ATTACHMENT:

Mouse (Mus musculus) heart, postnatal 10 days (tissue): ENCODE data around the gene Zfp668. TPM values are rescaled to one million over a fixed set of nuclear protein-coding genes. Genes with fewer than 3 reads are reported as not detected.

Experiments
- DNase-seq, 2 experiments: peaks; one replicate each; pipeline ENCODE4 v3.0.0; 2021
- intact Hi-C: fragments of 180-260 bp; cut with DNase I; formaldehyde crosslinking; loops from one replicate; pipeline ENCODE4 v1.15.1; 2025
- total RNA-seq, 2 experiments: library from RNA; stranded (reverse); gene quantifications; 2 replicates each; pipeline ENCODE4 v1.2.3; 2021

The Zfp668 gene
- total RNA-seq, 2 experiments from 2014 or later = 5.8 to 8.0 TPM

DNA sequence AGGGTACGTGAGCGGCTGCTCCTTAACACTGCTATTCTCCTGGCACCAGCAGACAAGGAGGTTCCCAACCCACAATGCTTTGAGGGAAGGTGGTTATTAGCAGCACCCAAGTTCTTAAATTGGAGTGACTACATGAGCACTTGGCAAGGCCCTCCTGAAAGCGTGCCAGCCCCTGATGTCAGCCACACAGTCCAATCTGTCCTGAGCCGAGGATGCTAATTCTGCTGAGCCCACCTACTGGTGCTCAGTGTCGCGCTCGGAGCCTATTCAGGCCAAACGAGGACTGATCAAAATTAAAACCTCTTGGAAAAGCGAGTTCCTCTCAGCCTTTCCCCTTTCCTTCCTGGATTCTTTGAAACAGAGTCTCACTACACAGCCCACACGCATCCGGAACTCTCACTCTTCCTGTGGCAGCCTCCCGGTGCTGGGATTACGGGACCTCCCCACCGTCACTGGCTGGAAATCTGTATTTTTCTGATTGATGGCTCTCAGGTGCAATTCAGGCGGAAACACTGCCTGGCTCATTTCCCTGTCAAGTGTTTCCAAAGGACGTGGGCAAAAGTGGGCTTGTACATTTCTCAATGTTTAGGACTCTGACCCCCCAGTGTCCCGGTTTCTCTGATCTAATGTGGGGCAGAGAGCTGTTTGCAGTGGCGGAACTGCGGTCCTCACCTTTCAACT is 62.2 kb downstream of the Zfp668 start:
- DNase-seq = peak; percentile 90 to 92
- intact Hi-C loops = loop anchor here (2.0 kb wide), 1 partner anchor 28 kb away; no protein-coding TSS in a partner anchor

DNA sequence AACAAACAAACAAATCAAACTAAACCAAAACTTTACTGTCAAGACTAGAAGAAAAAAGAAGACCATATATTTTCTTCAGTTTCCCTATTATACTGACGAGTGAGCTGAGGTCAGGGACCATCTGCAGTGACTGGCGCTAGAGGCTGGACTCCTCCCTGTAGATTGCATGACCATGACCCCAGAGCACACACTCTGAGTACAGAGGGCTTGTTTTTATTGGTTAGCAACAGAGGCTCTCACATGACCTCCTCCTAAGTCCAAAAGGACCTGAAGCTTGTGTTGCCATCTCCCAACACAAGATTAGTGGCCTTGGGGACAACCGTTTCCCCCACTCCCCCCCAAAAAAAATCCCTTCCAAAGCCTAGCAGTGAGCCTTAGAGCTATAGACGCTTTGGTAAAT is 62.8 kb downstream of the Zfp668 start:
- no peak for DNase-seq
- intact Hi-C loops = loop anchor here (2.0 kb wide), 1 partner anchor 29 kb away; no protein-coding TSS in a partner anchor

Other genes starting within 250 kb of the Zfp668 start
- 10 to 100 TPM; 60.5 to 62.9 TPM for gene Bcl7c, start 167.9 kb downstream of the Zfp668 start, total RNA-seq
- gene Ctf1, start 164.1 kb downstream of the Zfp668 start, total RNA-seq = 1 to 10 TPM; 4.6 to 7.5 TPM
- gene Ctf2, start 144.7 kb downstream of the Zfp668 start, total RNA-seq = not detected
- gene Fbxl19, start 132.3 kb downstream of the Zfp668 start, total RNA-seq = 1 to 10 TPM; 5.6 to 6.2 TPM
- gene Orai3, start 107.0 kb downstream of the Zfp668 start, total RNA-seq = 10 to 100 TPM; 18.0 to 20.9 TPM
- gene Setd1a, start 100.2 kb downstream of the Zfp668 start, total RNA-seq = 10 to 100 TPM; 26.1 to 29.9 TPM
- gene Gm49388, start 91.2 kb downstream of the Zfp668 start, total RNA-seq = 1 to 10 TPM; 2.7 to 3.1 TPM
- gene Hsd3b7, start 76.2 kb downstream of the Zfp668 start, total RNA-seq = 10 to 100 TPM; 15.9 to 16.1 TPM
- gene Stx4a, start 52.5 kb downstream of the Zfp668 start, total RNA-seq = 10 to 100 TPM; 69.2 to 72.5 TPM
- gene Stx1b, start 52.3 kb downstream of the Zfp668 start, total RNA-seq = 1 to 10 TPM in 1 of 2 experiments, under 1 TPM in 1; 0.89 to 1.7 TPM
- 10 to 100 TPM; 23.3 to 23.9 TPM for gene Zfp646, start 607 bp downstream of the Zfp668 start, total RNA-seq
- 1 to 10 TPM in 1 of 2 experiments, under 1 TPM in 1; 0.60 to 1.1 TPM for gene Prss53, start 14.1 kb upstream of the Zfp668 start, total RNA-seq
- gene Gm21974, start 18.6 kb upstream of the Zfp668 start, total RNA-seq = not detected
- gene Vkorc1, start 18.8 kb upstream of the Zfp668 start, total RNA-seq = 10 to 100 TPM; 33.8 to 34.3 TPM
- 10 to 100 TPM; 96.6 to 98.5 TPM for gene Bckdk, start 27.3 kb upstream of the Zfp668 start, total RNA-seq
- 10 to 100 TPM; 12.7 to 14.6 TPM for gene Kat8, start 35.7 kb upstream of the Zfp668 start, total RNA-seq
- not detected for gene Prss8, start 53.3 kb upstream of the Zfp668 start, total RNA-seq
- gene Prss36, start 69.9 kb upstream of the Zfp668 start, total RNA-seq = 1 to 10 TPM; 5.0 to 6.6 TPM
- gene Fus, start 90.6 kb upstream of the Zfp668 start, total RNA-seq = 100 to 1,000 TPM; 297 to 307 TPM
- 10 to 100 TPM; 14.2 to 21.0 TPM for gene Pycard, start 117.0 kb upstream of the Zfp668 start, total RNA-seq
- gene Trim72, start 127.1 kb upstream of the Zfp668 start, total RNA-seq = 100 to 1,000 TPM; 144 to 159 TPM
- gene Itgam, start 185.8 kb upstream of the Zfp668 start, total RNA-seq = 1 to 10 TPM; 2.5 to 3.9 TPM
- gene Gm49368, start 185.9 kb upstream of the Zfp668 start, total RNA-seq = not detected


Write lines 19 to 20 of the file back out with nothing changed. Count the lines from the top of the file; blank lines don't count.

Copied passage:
- gene Orai3, start 107.0 kb downstream of the Zfp668 start, total RNA-seq = 10 to 100 TPM; 18.0 to 20.9 TPM
- gene Setd1a, start 100.2 kb downstream of the Zfp668 start, total RNA-seq = 10 to 100 TPM; 26.1 to 29.9 TPM